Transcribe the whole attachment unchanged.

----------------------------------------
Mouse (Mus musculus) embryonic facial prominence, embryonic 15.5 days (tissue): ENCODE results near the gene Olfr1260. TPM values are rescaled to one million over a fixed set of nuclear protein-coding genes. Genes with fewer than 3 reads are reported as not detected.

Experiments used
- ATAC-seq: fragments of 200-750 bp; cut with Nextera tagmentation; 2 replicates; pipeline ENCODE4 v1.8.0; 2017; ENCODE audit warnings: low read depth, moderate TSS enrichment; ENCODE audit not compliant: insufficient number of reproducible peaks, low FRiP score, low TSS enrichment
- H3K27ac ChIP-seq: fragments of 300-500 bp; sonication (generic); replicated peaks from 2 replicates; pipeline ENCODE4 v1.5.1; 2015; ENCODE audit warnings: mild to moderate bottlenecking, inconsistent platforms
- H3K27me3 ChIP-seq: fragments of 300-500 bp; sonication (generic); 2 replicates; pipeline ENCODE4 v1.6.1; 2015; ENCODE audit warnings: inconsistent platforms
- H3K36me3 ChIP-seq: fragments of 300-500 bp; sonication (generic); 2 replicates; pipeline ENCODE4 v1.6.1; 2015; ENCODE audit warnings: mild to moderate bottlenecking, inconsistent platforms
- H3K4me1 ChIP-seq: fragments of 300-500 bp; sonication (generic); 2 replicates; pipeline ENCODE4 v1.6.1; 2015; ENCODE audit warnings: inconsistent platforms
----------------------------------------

Mouse (Mus musculus) embryonic facial prominence, embryonic 15.5 days (tissue): ENCODE results near the gene Olfr1260. TPM values are rescaled to one million over a fixed set of nuclear protein-coding genes. Genes with fewer than 3 reads are reported as not detected.

Experiments used
- ATAC-seq: fragments of 200-750 bp; cut with Nextera tagmentation; 2 replicates; pipeline ENCODE4 v1.8.0; 2017; ENCODE audit warnings: low read depth, moderate TSS enrichment; ENCODE audit not compliant: insufficient number of reproducible peaks, low FRiP score, low TSS enrichment
- H3K27ac ChIP-seq: fragments of 300-500 bp; sonication (generic); replicated peaks from 2 replicates; pipeline ENCODE4 v1.5.1; 2015; ENCODE audit warnings: mild to moderate bottlenecking, inconsistent platforms
- H3K27me3 ChIP-seq: fragments of 300-500 bp; sonication (generic); 2 replicates; pipeline ENCODE4 v1.6.1; 2015; ENCODE audit warnings: inconsistent platforms
- H3K36me3 ChIP-seq: fragments of 300-500 bp; sonication (generic); 2 replicates; pipeline ENCODE4 v1.6.1; 2015; ENCODE audit warnings: mild to moderate bottlenecking, inconsistent platforms
- H3K4me1 ChIP-seq: fragments of 300-500 bp; sonication (generic); 2 replicates; pipeline ENCODE4 v1.6.1; 2015; ENCODE audit warnings: inconsistent platforms